Arizona has long been seen as a haven for retirees. Millennials are now the nation’s largest home buying demographic. GenXers buy the most expensive homes. Hispanics are America and Arizona’s fastest growing population segment.
But which of these groups influences the Phoenix market the most? It may not be who you think.
Recent research from NAR indicates that Millennials are the largest percentage of buyers nationwide, comprising 34% of the market in 2016 (actually down a percent from 2015). Of this age group:
As Millennials move into the “kids and family” stage of life (sometimes, without the kids) their housing choices are becoming more traditional. They are increasingly interested in suburban areas that have space for dogs or kids. But, while Millennials are making headlines nationwide, they’re not the most influential demographic in Phoenix Valley, according to most surveys.
What about Boomers? Boomers are a huge demographic, but one that is split across two very different age groups – half of whom are retirement age, and half of whom are not. Each of these groups comprises about 14% to 16% of all buyers, and they have different characteristics, which makes them harder to treat as a single group.
Younger boomers ages 52 – 61 are more likely to be members of the “sandwich generation” with children over 18 as well as parents living in the home. Their reasons for buying are typically job relocation or moving to be near family, with some downsizing.
Older Boomers, on the other hand, are more likely to move for retirement, to downsize or be near family. Recent research by SmartAsset shows that Phoenix is the 2nd most-popular retirement destination for retirees after Florida, thanks to warm weather and retiree-friendly tax policies.
Retirees definitely do influence our market: the Phoenix area is home to four of the top retirement destinations nationwide. SmartAsset named Mesa as the most popular city in the country to move to for retirement, leading all cities nationwide with a net gain of 2,565 seniors. Mesa is followed by Phoenix and Chandler at 4th and 5th, Peoria and Gilbert at 7th and 8th, and Scottsdale and Tucson at 12th and 13th.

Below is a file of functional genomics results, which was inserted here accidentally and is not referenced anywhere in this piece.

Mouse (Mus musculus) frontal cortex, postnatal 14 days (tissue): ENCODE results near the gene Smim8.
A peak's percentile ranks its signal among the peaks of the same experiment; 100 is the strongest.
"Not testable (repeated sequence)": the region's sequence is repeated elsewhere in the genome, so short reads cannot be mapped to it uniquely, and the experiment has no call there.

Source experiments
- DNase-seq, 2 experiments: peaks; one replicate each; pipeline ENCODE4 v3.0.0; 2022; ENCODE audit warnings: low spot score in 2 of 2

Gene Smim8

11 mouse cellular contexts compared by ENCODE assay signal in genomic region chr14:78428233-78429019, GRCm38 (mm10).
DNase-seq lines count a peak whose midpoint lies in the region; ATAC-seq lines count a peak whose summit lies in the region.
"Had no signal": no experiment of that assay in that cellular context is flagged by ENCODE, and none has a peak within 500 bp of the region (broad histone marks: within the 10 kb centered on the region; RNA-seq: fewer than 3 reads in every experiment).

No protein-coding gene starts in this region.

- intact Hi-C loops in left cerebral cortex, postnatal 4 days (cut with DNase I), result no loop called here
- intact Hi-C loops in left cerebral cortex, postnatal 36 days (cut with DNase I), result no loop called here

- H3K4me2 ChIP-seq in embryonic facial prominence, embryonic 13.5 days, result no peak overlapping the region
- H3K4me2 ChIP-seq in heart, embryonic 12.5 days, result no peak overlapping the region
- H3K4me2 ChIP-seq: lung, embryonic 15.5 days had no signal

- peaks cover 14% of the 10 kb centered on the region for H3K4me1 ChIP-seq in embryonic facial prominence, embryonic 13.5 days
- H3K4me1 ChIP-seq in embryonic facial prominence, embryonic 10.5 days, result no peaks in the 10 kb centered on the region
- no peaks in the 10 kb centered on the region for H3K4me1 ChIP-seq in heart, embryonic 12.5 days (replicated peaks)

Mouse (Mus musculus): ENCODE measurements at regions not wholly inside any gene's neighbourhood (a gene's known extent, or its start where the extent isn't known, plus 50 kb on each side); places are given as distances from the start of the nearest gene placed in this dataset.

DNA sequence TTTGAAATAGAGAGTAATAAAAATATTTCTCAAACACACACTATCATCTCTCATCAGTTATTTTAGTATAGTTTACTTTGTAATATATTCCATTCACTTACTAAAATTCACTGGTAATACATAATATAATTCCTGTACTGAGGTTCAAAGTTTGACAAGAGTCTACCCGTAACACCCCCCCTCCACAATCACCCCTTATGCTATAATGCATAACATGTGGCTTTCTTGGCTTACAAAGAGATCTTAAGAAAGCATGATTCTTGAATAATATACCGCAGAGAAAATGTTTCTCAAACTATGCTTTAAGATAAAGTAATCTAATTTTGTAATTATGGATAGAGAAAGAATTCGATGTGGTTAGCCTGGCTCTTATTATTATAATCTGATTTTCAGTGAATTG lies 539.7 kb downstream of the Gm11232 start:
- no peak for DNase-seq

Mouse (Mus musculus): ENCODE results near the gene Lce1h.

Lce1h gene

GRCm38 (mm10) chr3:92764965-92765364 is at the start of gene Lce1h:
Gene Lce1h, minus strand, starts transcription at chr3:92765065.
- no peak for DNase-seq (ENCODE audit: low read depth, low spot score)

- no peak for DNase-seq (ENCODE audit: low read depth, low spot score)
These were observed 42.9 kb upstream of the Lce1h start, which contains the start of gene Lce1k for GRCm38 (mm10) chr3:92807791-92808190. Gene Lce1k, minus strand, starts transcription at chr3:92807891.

All of this data would indicate that Boomers are the most influential demographic here in the Phoenix Valley. But no, it isn’t them either.
Is it Generation X? Now you’re getting closer. Although Gen Xers are the smallest of the three generations that NAR and SmartAsset tracks, they comprise about 28% of buyers nationwide. This generation is in the middle of their peak earning years, and are most likely to have children under 18 living at home. They have the highest incomes and buy the largest and most expensive houses, according to NAR’s research. Their primary reasons for moving are job relocation and need more space, and their top requirements in a home are a convenience to work and quality of local schools.
Gen X buyers overall are pretty traditional, but the NAR research does indicate that there is one significant difference between them and other buyer demographics. They are the most diverse demographic by a wide margin, with 21% of Gen X buyers self-identifying as other than Caucasian.
According to market research firm Datos, Hispanics represent about 30% of the population in Arizona, a number that has tripled since 1990, and is expected to double again over the next generation. In Arizona, Hispanic home-buying has nearly doubled along with the population of Hispanic residents over the last 15 years. That’s why market research firm Datos projects that Hispanic homeownership in Arizona is likely to be the most influential demographic trend over the next five years.
Demographically, Hispanic buyers are more likely to be Millennials or GenXers; Datos also reports that these generations are more likely to be bilingual and bicultural. They are more likely to be married with children as well, putting them into the prime phase of life for home buying.
As homebuyers, they tend to be upwardly mobile, with home buying preferences that reflect their age and stage of life. Hispanic millennials share similar preferences to their age cohort in that they are seeking less expensive homes, while more financially established Hispanic GenXers and Boomers’ home buying preferences echo those of others in their financial situation – they may be upsizing to larger or more luxurious homes.
I’m curious: How does this data about age and ethnic diversity in Phoenix home buyers reflect what you’re seeing in your business? Shoot me an email to share your thoughts.BACK TO LIST